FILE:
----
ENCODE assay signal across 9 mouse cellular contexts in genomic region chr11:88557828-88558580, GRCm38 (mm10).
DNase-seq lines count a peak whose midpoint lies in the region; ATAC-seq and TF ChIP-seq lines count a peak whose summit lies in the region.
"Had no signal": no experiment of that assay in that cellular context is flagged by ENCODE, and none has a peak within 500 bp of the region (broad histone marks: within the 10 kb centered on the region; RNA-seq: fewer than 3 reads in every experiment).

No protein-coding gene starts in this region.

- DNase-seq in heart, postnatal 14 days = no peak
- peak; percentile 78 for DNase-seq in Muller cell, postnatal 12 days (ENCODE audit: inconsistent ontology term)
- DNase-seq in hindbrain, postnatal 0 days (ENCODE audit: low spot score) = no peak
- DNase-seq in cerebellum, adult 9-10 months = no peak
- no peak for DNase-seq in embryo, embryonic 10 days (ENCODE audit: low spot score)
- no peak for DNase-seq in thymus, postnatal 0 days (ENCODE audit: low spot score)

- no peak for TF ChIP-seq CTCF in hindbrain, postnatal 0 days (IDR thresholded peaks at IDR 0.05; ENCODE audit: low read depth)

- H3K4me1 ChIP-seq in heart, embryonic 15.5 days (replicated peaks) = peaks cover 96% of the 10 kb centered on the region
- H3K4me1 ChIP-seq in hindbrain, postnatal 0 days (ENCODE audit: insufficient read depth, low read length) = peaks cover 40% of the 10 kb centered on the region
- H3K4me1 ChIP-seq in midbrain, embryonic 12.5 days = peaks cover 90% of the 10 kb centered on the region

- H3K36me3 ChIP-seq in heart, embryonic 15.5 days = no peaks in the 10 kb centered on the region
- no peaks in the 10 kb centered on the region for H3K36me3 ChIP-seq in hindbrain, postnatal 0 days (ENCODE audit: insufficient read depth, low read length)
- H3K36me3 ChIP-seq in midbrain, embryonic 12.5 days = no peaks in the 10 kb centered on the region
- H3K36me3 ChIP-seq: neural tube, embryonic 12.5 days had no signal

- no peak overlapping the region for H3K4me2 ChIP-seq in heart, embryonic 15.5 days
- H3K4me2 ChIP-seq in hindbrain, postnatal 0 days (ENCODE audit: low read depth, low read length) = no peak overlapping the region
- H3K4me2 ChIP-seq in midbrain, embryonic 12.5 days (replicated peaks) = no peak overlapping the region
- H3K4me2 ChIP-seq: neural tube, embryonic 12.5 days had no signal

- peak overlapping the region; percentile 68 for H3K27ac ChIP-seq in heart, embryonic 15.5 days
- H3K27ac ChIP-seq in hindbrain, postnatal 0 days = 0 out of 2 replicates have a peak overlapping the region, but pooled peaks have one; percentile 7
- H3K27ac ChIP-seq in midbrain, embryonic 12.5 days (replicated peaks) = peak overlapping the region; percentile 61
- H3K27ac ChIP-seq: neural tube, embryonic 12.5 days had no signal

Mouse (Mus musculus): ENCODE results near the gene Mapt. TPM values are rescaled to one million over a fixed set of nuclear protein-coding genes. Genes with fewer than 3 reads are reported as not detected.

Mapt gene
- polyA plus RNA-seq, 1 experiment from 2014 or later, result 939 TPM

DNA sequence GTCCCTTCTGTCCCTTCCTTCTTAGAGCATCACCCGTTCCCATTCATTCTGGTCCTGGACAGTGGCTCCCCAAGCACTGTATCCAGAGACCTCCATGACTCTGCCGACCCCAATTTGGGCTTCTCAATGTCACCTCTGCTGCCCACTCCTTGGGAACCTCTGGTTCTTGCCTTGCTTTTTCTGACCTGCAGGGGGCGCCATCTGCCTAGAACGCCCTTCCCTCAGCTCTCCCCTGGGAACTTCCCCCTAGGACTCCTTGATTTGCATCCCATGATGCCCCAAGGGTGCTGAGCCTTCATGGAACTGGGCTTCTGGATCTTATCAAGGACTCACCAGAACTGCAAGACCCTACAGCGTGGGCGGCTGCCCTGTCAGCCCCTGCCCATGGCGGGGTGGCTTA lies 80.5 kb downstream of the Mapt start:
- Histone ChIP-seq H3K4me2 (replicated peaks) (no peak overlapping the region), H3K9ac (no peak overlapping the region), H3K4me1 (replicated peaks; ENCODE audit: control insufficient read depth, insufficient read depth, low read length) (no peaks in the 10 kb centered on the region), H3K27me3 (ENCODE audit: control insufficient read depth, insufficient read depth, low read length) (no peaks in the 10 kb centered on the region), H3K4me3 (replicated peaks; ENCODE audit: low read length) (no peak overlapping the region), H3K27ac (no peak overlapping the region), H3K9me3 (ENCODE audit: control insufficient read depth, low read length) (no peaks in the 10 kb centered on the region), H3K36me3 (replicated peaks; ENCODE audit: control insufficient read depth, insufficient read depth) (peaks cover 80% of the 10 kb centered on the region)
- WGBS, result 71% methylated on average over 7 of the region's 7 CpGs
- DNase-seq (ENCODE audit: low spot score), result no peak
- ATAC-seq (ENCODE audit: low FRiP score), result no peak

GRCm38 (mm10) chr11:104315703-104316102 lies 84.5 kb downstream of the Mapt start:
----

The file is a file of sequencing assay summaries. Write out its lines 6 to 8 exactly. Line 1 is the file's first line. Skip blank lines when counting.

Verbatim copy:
- peak; percentile 78 for DNase-seq in Muller cell, postnatal 12 days (ENCODE audit: inconsistent ontology term)
- DNase-seq in hindbrain, postnatal 0 days (ENCODE audit: low spot score) = no peak
- DNase-seq in cerebellum, adult 9-10 months = no peak